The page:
Session Type: ACR Poster Session C
Session Time: 9:00AM-11:00AM
Background/Purpose: Systemic lupus erythematosus (SLE) is a complex, chronic, autoimmune disease. Genome-wide association studies (GWAS) have identified multiple risk SNPs in HLA and non-HLA gene regions. There is evidence that genetics are also important in lupus nephritis (LN) risk. LN is one of the most common and severe manifestations of SLE. The purpose of this study was to determine the association of known SLE risk SNPs with LN in both childhood-onset (cSLE) and adult-onset SLE (aSLE) populations.
Methods: The study population included two tertiary care SLE cohorts; one with cSLE and the other with aSLE. Participants met American College of Rheumatology (ACR) and/or Systemic Lupus International Collaborating Clinics (SLICC) classification criteria for SLE, with prospectively collected clinical and laboratory data. Participants were genotyped on the Illumina MEGA or Omni1 arrays. Principal components were calculated in reference to the 1000 genomes project, and ancestry was genetically inferred. Ungenotyped SNPs were imputed. HLA alleles were imputed in Europeans only. HLA and non-HLA additive SLE weighted genetic risk scores (GRSs) were computed using published SLE GWAS weights. LN was confirmed by renal biopsy as defined by the WHO or the International Society of Nephrology/Renal Pathology Society or diagnosed with renal casts, hematuria, proteinuria, and/or pyuria on two consecutive urinalyses. HLA and non-HLA GRSs were regressed individually and jointly, against LN risk in logistic regression models stratified by cSLE/aSLE cohort and ancestry, adjusted for sex, age of SLE diagnosis, and duration of follow-up. Effect estimates from stratified analyses were meta-analyzed using inverse-variance weighted fixed effects models.
Results: The cohorts included 421 with cSLE and 878 with aSLE. The mean age of diagnosis of patients with cSLE was 12.9 years (SD=3.2), 82% were female and 41% had LN. Among the aSLE patients, the mean age of diagnosis was 30.2 years (SD=13.1), 89% were female and 39% had LN. Genotyping and imputation resulted in 11.5M SNPs with minor allele frequency ≥0.01 and imputation quality ≥0.9. Meta-analyses demonstrated that increasing non-HLA GRS was significantly associated with increased LN risk (OR = 1.27; 95% CI: 1.11, 1.45, p = 0.0005). The strongest effect was observed among Europeans with cSLE (OR = 1.60; 95% CI: 1.08, 2.35, p = 0.018), whereas in those with aSLE the association was positive but not significant (OR=1.12; 95% CI: 0.91, 1.37, p = 0.291). HLA-GRS was not significantly associated with increased LN risk in meta-analysis of all Europeans, yet was significant in Europeans with cSLE (OR = 2.14; 95% CI: 1.00, 4.59; p = 0.0499). This association was insignificant in Europeans with aSLE (OR = 1.03; 95 % CI: 0.56, 1.90; p = 0.923).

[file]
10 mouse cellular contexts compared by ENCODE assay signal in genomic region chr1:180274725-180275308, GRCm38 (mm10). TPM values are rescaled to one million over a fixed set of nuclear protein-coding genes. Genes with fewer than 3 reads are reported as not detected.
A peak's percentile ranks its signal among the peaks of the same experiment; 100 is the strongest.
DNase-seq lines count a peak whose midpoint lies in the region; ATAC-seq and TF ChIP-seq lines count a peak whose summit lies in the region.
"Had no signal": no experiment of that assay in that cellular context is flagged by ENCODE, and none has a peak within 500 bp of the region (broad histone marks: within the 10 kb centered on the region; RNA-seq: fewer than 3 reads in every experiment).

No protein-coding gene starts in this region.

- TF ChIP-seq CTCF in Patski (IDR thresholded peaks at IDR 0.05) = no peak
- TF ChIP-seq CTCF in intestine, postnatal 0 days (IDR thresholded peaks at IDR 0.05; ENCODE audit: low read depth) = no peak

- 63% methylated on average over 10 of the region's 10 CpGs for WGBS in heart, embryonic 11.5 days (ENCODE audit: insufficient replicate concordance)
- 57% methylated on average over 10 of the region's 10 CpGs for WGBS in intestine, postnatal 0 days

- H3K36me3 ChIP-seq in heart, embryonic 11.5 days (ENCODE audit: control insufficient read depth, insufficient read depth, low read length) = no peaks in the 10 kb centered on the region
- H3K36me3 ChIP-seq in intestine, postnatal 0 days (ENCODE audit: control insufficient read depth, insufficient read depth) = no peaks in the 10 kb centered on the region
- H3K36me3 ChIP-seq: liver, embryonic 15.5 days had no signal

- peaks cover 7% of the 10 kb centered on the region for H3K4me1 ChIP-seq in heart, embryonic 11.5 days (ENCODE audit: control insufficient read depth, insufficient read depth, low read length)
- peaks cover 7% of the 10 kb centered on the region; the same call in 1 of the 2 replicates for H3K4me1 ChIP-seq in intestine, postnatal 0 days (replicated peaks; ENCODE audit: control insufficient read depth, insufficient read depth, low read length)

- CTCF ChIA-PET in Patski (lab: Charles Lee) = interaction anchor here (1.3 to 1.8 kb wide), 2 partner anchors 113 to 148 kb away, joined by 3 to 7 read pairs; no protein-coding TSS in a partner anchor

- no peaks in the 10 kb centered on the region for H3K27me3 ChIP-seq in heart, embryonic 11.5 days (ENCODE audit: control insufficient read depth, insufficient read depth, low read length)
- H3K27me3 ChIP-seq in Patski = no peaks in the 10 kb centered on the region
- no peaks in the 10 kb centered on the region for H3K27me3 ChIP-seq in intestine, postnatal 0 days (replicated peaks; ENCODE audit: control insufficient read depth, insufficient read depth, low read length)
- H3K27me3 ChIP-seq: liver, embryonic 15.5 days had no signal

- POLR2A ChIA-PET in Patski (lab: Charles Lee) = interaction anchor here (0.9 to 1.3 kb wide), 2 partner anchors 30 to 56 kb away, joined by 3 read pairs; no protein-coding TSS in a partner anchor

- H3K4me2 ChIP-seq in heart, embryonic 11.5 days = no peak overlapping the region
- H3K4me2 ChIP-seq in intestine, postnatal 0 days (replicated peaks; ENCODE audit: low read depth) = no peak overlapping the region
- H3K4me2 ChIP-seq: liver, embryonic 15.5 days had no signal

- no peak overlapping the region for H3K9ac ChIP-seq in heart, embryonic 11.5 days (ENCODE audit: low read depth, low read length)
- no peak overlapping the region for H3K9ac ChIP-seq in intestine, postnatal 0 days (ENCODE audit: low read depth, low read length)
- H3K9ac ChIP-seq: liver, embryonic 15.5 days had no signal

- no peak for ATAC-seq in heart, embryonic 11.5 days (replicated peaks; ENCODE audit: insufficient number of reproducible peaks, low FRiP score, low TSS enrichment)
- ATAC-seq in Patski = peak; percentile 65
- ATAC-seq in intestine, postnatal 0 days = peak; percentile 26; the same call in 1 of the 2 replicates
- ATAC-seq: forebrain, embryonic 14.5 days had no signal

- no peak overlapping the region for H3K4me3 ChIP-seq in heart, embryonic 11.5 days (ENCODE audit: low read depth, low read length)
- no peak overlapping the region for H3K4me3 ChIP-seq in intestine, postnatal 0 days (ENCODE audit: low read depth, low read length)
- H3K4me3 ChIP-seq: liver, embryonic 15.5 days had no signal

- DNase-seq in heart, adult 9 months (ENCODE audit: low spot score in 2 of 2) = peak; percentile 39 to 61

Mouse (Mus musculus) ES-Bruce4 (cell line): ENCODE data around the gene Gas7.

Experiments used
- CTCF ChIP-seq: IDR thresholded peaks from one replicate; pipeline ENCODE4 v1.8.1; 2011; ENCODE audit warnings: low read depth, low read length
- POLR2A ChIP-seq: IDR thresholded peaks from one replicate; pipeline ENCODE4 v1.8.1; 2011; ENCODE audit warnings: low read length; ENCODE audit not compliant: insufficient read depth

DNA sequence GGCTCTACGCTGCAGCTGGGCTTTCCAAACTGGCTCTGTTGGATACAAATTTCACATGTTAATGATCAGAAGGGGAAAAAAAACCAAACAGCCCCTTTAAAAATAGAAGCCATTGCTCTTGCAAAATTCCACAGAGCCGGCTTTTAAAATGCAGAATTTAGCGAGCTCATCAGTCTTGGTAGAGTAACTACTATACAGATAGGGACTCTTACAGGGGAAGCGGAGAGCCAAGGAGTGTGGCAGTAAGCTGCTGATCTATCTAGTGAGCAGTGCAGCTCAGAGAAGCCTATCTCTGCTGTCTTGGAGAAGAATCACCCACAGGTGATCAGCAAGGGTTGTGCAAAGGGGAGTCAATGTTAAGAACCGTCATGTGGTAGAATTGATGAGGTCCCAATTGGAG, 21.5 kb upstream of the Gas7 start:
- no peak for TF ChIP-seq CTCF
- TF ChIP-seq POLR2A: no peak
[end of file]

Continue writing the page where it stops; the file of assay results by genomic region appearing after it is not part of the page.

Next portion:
Conclusion: We found a significant association between non-HLA SLE genetic risk SNPs and LN in our cohort of children and adults with SLE. We found that the effects were strongest among the childhood-onset SLE patients of European ancestry. The HLA risk alleles were also associated with LN risk, but did not reach statistical significance. Futures studies will include additional SLE cohorts.
To cite this abstract in AMA style:Webber D, Cao J, Dominguez D, Gladman DD, Levy DM, Ng L, Paterson A, Touma Z, Urowitz M, Wither JE, Silverman E, Hiraki L. Association of Systemic Lupus Erythematosus (SLE) Genetic Susceptibility Loci with Lupus Nephritis in Children and Adults with SLE [abstract]. Arthritis Rheumatol. 2018; 70 (suppl 10). https://acrabstracts.org/abstract/association-of-systemic-lupus-erythematosus-sle-genetic-susceptibility-loci-with-lupus-nephritis-in-children-and-adults-with-sle/. Accessed April 1, 2020.
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